Bill Holland

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Bill Holland
NationalityUnited States American
Born(1907-12-18)December 18, 1907
DiedMay 19, 1984(1984-05-19) (aged 76)
Related toWillard Holland (father)
American Automobile Association (AAA)
Best finish2nd in 1947
Previous series
1940, 1941AAA Eastern Series
Championship titles
1941AAA Eastern Series
Formula One World Championship career
Active years1950, 19531954
TeamsDeidt, Kurtis Kraft
Entries3 (2 starts)
Championships0
Wins0
Podiums1
Career points6
Pole positions0
Fastest laps0
First entry1950 Indianapolis 500
Last entry1954 Indianapolis 500

Willard Holland (December 18, 1907 – May 19, 1984[1]) was an American race car driver from Philadelphia, Pennsylvania, who won the Indianapolis 500 in 1949 and finished second in 1947, 1948 and 1950. He also was runner up in the 1947 American Automobile Association (AAA) National Championship.

Background[edit]

Holland was born on December 18, 1907, the son of major league baseball player Willard Holland.[2] He was excellent at skating and tried out for the 1932 Olympics.[2]

Racing career[edit]

Holland was getting better results in big car (now sprint car) in 1937.[2] He recorded his first win on July 30, 1938 at Mineola, New York.[2] He won three times in 1939 and nine times in 1940.[2] Holland finished second to Joie Chitwood in the 1940 AAA Eastern championship and he won the championship in 1941.[2] No racing happened in the United States between 1942 and 1945 due to World War II.[2]

In 1946, Holland won 15 Eastern and 1 Midwestern "big car" (now sprint car) races to finish fourth in the AAA national championship.[2] On July 20, 1946, Holland won the first race at Selinsgrove Speedway in an American Automobile Association-sanctioned event.[3] He nearly won the 1947 Indianapolis 500 as a rookie, but slowed and allowed teammate Mauri Rose to pass him seven laps from the end, mistakenly believing that Rose was a lap down. In 1949 Holland led late in the race when Rose (still teammate to Holland on Lou Moore's Blue Crown Spark Plug team) began to slowly close on Holland. Moore saw what was happening out on the track and hung out a pit board ordering both drivers to hold their respective positions to the finish. Rose picked up the pace, closing on Holland. But with 8 laps to go, Rose suffered a magneto failure and Holland cruised to the victory. When Rose returned to the pits, Moore fired Rose on the spot.

On November 14, 1951, Holland was suspended from AAA Indy Car racing for one year after competing in a three-lap Lion's Charity race at Opa-locka, Florida which was a NASCAR event. The American Automobile Association, at the time the sanctioning body for Indycar races, had a strict rule forbidding its drivers from participating in any races other than their own, and would blacklist violators. He returned to Indycar racing in 1953.[4]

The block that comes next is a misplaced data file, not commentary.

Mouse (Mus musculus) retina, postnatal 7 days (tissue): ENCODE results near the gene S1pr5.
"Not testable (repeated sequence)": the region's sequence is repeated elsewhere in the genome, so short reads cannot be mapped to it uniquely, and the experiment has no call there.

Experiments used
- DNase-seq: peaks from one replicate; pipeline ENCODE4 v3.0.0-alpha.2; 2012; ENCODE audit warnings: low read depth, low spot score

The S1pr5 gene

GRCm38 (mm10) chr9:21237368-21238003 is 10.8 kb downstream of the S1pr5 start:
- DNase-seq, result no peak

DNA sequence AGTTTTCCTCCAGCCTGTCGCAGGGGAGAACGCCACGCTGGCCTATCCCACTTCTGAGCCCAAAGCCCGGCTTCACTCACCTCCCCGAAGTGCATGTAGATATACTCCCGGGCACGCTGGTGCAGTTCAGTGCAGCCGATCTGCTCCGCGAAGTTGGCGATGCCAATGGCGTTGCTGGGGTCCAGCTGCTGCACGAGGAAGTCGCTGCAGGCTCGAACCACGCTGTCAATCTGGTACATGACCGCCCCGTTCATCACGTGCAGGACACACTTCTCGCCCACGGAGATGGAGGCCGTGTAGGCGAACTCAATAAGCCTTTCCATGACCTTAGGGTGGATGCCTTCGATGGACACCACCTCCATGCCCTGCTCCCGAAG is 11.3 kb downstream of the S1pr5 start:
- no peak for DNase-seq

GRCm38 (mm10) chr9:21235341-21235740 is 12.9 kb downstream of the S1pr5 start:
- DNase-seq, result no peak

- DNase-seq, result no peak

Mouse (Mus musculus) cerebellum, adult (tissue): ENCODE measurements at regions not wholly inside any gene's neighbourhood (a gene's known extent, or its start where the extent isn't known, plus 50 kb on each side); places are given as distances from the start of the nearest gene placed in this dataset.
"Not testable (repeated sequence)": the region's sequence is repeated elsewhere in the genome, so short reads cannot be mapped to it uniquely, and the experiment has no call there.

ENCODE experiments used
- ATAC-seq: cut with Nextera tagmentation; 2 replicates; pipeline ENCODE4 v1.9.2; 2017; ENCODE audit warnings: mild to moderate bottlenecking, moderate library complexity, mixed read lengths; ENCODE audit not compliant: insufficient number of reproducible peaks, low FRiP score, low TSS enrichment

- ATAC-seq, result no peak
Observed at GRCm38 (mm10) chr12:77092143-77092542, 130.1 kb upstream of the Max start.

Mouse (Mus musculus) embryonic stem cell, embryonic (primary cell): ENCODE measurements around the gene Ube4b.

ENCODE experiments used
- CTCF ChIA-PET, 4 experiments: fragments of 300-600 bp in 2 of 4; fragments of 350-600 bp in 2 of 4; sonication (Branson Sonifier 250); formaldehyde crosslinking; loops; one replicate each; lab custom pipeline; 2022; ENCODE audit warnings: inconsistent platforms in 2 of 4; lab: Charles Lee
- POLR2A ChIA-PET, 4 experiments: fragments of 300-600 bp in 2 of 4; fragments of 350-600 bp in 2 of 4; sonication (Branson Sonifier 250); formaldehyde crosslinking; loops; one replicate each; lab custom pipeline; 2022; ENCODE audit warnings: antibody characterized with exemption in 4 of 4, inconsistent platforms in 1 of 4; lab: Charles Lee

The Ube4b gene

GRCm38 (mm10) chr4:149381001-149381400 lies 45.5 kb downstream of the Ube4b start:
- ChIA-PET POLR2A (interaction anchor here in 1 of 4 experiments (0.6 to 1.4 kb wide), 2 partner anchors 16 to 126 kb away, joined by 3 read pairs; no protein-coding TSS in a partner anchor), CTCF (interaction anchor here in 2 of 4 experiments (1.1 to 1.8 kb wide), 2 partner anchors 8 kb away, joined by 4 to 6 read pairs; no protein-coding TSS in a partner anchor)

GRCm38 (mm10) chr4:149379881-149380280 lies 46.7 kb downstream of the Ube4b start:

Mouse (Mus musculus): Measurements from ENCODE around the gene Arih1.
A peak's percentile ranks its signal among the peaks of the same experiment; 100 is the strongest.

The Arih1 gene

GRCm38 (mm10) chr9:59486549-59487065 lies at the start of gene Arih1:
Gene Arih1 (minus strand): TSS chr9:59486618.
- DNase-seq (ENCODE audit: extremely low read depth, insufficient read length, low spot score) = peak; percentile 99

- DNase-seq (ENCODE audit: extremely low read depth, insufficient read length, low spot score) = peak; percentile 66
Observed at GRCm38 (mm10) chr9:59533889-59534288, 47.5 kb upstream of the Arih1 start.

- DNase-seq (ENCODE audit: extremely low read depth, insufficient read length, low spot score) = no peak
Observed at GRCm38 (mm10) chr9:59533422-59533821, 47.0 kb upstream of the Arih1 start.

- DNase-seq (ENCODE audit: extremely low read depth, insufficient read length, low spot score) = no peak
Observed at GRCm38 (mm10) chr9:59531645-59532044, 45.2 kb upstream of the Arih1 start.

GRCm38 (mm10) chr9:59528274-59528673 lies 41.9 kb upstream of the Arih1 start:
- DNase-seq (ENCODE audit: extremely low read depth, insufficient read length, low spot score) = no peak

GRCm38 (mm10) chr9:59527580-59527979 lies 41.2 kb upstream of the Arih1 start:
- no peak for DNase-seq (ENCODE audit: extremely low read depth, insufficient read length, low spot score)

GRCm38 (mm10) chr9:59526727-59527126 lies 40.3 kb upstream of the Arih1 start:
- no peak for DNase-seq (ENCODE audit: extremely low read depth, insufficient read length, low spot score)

Holland raced until 1965.[4] He is believed to have got over 40 sprint car feature wins and 150 podiums.[2]

Life after racing and death[edit]

Holland and his wife Myra ran skating rinks in Bridgeport, Connecticut.[4] They lived briefly in Colorado Springs, Colorado before moving to Tucson, Arizona in the early 1970s.[4]

Holland was diagnosed with Alzheimer's disease in November 1983 and died from complications of the disease on May 19, 1984.[4] He had remained active throughout his life and would regularly ride a bicycle for 50 miles per day until a year before his death.[4]

Legacy[edit]

He was inducted in the National Sprint Car Hall of Fame in 2005. When Selinsgrove Speedway held its first United States Auto Club (USAC) Silver Crown race in 2020, it was named the Bill Holland Classic.[3] The race was 74 laps long as it was the 74th year after Holland's win to open the track.[3]

Complete AAA Championship Car results[edit]

Year 1 2 3 4 5 6 7 8 9 10 11 12 13 14 Pos Points
1947 INDY
2
MIL
1
LAN
1
ATL
2
BAI
2
MIL
18
GOS
14
MIL
8
PIK SPR
9
ARL
DNQ
2nd 1,610
1948 ARL
DNS
INDY
2
MIL
9
LAN
11
MIL
DNQ
SPR
MIL
DUQ
ATL
PIK SPR
DUQ
7th 840
1949 ARL
INDY
1
MIL
9
TRE
16
SPR
4
MIL
DUQ
2
PIK SYR
DNP
DET
7
SPR
12
LAN
9
SAC
13
DMR
3rd 1,420
1950 INDY
2
MIL
LAN
SPR
MIL
PIK SYR
DET
SPR
SAC
PHX
BAY
DAR
13th 552
1953 INDY
15
MIL
SPR
DET
SPR
DNQ
MIL
18
DUQ
PIK SYR
5
ISF
SAC
PHX
34th 100
1954 INDY
DNQ
MIL
LAN
DAR
SPR
MIL
DUQ
PIK SYR
ISF
SAC
PHX
LVG
- 0

Indianapolis 500 results[edit]

Year[5] Car Start Qual Rank Finish Laps Led Retired
1947 16 8 128.755 1 2 200 143 Running
1948 2 2 129.515 3 2 200 0 Running
1949 7 4 128.673 9 1 200 146 Running
1950 3 10 130.482 21 2 137 8 Running
1953 49 28 137.868 2 15 177 0 Cam gear
Totals 914 297
Starts 5
Poles 0
Front Row 1
Wins 1
Top 5 4
Top 10 4
Retired 1
  • Although Holland started the 1947 race from the middle of the third row, he posted the fastest qualifying time.

World Championship career summary[edit]

The Indianapolis 500 was part of the FIA World Championship from 1950 through 1960. Drivers competing at Indy during those years were credited with World Championship points and participation. Bill Holland participated in 2 World Championship races, finishing on the podium once and scoring 6 World Championship points.

Complete Formula One World Championship results[edit]

(key)

Year Chassis Engine 1 2 3 4 5 6 7 8 9 WDC Pts
1950 Deidt Offenhauser GBR MON 500
2
SUI BEL FRA ITA 7th 6
1953 Kurtis Kraft Offenhauser ARG 500
15
NED BEL FRA GBR GER SUI ITA NC 0

References[edit]

  1. ^ "oldracingcars.com Where Are They Now?". Retrieved 2007-12-03.)
  2. ^ a b c d e f g h i Bill Holland at the National Sprint Car Hall of Fame
  3. ^ a b c "2020 Bill Holland Classic". USAC Silvercrown. August 9, 2020. Event occurs at 21:08. FloRacing.
  4. ^ a b c d e f "Ex-Indy Winner Bill Holland dies". The Madison Courier. May 21, 1984. Retrieved August 10, 2020.
  5. ^ Bill Holland Indy 500 Race Stats Archived May 8, 2006, at the Wayback Machine
Preceded by
Mauri Rose
Indianapolis 500 Winner
1949
Succeeded by
Johnnie Parsons